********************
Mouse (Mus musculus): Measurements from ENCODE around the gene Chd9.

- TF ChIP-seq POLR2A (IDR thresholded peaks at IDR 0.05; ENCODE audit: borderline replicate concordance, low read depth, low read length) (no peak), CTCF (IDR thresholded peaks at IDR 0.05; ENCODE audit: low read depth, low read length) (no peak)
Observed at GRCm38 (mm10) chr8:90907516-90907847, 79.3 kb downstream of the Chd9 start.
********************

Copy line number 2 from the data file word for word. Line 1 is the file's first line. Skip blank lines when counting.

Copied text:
- TF ChIP-seq POLR2A (IDR thresholded peaks at IDR 0.05; ENCODE audit: borderline replicate concordance, low read depth, low read length) (no peak), CTCF (IDR thresholded peaks at IDR 0.05; ENCODE audit: low read depth, low read length) (no peak)